It’s wonderful for the descriptions of everyday life in 19th century France, but also for James’ humor.
In this section James is discussing the birthplace of Honore de Balzac:
Balzac, in the maturity of his vision, took in more of human life than any one, since Shakspeare, who has attempted to tell us stories about it; and the very small scene on which his consciousness dawned is one end of the immense scale that he traversed. I confess it shocked me a little to find that he was born in a house “in a row”—a house, moreover, which at the date of his birth must have been only about twenty years old. All that is contradictory. If the tenement selected for this honour could not be ancient and embrowned, it should at least have been detached.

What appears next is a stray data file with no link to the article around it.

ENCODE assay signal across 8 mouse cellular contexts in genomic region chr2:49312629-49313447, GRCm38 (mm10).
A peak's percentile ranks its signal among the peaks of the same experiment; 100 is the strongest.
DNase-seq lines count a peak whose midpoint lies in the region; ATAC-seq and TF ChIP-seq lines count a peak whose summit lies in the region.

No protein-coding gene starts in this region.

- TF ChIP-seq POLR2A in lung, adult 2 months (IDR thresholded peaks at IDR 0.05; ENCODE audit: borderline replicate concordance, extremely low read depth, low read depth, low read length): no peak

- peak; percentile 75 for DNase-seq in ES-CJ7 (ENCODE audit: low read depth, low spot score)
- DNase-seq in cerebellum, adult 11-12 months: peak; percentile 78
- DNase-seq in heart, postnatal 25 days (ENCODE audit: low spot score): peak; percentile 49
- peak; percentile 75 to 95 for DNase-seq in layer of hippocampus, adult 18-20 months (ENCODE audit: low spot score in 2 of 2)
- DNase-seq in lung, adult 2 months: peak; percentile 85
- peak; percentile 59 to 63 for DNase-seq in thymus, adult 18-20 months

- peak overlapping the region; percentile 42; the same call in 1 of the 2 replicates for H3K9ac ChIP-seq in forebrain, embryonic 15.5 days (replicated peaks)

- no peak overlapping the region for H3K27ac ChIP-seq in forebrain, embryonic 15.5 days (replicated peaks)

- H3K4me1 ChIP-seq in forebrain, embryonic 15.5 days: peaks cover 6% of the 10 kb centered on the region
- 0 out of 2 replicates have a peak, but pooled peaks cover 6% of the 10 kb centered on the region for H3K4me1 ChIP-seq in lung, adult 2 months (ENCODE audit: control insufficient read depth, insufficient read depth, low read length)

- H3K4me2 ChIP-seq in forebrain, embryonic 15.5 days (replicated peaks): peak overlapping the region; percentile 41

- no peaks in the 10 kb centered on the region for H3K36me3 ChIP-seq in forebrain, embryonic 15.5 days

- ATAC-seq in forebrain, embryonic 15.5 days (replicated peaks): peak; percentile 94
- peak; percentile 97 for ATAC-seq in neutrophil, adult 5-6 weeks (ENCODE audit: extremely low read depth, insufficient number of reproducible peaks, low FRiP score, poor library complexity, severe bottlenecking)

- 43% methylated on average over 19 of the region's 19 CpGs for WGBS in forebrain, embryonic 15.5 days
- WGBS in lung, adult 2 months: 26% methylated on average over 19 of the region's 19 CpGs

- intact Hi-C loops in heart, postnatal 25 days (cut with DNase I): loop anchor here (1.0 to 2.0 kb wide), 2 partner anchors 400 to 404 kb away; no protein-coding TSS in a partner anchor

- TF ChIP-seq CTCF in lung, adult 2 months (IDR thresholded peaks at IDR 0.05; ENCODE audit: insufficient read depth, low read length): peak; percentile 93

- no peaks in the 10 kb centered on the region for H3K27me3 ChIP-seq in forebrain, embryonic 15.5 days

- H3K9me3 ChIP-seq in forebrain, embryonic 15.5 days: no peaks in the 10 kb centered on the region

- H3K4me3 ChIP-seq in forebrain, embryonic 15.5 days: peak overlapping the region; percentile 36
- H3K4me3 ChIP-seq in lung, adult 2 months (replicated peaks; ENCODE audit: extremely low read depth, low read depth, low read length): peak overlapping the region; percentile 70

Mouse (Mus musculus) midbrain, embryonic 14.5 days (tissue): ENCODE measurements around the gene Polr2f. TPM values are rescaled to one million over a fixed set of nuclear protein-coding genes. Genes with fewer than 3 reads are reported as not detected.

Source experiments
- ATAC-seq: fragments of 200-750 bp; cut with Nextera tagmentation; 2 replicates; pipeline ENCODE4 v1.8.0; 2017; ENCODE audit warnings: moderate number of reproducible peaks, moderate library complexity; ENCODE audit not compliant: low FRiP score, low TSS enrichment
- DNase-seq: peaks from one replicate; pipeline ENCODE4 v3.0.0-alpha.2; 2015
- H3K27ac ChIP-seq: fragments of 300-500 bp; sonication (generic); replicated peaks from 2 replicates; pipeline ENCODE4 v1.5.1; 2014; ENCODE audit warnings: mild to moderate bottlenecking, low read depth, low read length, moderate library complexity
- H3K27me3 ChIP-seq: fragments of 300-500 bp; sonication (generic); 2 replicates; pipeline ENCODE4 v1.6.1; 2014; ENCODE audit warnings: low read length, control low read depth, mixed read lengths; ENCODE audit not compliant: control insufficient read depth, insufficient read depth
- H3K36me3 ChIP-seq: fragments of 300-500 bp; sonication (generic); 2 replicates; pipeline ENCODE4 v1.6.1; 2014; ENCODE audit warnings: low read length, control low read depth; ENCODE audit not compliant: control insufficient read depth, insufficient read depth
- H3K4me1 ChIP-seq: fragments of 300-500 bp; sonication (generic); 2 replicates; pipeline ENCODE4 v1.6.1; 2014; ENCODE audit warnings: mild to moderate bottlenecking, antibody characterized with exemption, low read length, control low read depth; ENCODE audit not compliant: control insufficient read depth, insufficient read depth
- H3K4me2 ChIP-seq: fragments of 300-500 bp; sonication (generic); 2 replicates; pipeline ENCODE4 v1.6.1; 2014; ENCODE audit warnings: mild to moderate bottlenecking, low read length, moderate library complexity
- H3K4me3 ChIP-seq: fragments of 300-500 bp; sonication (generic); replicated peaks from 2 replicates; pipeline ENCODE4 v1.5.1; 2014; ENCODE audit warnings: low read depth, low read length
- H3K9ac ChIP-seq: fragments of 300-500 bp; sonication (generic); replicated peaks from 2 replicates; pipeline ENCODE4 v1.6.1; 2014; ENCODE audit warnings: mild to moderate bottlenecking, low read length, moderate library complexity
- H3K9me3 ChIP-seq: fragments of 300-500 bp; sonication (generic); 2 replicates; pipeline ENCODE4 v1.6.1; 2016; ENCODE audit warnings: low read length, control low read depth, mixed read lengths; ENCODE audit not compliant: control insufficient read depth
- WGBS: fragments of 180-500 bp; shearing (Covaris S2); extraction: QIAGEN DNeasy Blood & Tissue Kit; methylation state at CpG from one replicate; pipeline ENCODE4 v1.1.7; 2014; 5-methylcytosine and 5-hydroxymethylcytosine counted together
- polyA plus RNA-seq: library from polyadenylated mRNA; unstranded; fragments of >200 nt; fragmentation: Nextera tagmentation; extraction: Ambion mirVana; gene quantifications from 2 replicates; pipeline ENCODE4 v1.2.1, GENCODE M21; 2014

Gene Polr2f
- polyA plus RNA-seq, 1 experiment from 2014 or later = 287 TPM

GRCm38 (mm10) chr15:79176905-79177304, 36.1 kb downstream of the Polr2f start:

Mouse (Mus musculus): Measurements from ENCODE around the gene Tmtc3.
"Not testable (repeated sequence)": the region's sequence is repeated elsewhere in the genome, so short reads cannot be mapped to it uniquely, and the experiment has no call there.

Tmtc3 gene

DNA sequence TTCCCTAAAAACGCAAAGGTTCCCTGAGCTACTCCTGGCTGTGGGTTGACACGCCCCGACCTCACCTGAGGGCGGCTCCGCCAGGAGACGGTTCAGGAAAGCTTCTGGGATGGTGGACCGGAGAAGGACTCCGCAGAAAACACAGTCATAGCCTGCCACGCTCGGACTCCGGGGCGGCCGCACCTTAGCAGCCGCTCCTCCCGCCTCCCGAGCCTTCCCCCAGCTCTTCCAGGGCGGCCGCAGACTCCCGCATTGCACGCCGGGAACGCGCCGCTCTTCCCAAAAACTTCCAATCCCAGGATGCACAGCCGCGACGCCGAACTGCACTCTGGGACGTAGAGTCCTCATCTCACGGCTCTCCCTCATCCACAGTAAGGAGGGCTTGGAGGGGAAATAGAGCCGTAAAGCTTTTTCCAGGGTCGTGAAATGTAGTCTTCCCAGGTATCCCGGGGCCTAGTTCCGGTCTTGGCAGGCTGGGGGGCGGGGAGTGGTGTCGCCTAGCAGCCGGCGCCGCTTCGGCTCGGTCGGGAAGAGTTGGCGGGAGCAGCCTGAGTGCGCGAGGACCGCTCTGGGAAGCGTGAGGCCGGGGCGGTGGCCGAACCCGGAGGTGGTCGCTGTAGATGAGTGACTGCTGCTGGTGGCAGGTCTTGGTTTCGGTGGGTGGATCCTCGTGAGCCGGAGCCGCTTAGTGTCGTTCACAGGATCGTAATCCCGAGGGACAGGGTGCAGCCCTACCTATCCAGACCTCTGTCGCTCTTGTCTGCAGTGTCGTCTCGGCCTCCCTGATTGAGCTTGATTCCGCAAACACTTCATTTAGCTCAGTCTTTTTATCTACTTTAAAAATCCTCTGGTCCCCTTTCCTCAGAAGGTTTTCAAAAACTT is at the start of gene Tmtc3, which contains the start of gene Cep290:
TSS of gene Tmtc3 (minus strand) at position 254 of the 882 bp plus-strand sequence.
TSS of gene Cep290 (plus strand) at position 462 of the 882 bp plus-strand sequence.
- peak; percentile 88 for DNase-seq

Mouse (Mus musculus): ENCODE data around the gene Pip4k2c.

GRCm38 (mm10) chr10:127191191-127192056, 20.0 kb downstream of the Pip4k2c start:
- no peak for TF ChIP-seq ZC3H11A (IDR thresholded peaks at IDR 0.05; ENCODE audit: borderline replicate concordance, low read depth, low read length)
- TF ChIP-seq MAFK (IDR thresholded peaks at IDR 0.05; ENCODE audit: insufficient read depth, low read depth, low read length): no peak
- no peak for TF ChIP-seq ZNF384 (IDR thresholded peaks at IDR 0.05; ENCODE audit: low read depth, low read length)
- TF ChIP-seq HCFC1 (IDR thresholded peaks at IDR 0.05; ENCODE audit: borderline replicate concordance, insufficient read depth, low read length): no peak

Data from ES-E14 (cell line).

(Cross posted at All Fiction All the Time)